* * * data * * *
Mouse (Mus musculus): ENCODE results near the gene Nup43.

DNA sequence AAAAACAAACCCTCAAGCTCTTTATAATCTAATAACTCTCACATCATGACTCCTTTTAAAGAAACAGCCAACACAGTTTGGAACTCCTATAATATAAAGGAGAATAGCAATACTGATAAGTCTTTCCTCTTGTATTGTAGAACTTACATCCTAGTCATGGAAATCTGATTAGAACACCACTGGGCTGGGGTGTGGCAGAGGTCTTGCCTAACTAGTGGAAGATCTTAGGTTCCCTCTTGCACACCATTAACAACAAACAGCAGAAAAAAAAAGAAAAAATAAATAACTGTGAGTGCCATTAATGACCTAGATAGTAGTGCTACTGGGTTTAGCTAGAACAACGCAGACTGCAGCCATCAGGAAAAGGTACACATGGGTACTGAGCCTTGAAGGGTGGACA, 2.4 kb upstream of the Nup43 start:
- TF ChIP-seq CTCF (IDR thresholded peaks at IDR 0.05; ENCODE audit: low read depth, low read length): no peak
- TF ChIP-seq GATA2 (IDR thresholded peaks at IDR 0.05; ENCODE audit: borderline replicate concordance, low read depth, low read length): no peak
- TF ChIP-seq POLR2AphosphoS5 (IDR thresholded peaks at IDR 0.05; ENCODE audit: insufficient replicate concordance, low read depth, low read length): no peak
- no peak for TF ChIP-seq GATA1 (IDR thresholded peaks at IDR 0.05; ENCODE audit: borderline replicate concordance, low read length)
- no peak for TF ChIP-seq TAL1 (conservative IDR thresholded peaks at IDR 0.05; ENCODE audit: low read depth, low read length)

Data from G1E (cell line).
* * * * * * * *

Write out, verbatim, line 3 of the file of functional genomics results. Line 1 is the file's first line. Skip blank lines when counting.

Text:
- TF ChIP-seq CTCF (IDR thresholded peaks at IDR 0.05; ENCODE audit: low read depth, low read length): no peak